The Department of Health and Human Services (“HHS”), Office of Research Integrity (“ORI”) defines research fraud and misconduct as “fabrication, falsification, or plagiarism in the proposal, performance, or review of research, or in the communication of research results”.2 This definition would potentially include reporting false, fabricated, or misleading data, failing to disclose data that would normally be reported, submitting misleading reports regarding the conduct of the trial, and submitting false data to government agencies and /or for publication in journals. In addition to fraud, other areas of investigative risk include foreign influence, conflict of interest, and bribery, both foreign and domestic. Although the ORI only has jurisdiction over HHS-funded research, the concept of research misconduct is well known to other parts of HHS and the federal government, including the FDA. Additionally, the receipt by many companies during COVID of federal drug development funds means that ORI’s jurisdiction may, in many cases for the first time, extend to these science-based companies.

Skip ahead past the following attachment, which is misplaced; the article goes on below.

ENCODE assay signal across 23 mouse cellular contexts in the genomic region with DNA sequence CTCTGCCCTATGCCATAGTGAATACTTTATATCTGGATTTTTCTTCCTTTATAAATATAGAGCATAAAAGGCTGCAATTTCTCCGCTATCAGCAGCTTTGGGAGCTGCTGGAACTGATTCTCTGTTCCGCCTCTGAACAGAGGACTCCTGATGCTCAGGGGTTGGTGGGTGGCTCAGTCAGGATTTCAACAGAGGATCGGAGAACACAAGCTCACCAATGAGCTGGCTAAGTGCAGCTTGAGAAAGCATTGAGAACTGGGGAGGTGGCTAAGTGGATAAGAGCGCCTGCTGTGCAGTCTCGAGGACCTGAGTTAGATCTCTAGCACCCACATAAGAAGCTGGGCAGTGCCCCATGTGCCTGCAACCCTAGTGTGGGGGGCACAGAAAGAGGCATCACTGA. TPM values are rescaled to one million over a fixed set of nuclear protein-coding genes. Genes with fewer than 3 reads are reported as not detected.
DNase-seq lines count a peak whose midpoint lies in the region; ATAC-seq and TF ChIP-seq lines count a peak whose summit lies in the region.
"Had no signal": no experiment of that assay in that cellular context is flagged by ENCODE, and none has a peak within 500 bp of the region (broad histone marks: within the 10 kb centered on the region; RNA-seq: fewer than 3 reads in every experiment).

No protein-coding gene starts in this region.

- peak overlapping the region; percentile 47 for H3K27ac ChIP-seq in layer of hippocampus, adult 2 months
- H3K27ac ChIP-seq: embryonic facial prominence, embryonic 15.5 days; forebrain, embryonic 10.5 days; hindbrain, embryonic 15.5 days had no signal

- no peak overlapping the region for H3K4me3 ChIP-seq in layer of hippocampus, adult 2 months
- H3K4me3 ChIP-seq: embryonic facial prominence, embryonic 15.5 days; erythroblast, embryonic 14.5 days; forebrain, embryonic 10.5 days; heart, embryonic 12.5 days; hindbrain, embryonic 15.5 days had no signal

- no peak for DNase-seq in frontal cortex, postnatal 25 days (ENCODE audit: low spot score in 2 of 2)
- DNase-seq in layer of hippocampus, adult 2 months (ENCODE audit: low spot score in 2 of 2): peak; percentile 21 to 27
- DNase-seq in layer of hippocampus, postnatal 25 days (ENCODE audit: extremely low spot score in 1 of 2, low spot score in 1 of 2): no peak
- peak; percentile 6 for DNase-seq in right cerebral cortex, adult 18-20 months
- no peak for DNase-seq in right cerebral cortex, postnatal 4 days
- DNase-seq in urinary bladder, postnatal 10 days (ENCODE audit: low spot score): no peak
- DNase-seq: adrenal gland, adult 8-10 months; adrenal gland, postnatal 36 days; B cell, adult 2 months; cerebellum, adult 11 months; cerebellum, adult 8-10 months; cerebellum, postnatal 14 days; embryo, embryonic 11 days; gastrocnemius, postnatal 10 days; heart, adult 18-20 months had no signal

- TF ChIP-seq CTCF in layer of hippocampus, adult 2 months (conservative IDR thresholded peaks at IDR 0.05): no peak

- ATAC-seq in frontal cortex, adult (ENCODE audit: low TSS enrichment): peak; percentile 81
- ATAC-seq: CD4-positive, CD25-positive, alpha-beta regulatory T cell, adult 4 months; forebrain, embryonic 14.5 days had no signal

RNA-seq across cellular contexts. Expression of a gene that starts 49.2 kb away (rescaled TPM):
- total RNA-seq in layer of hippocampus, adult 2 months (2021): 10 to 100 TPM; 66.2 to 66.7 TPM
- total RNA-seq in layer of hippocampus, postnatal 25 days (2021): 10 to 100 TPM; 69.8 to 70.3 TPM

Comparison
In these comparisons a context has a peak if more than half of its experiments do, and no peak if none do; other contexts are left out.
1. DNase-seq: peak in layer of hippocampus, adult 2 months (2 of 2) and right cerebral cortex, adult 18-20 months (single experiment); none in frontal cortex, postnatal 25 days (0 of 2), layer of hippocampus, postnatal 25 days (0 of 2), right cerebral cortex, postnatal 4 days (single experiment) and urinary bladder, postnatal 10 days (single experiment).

Foreign influence cases typically arise when an investigator uses U.S. federal funds for research while maintaining undisclosed affiliations with other international institutions or universities, or when investigators within commercial entities have undisclosed former U.S. affiliations that cause them to share their employer’s technology without permission. The DOJ views these undisclosed relationships as problematic because they can potentially lead investigators to “double-cross” receiving federal and foreign funds, as well as transferring US and corporate-funded proprietary information to foreign institutions. Americans. The DOJ has increased its focus on foreign influence cases in recent years, including through the launch of its China Initiative in 2018 to combat economic espionage and the theft of trade secrets by agents or agents of the Republic. popular in China.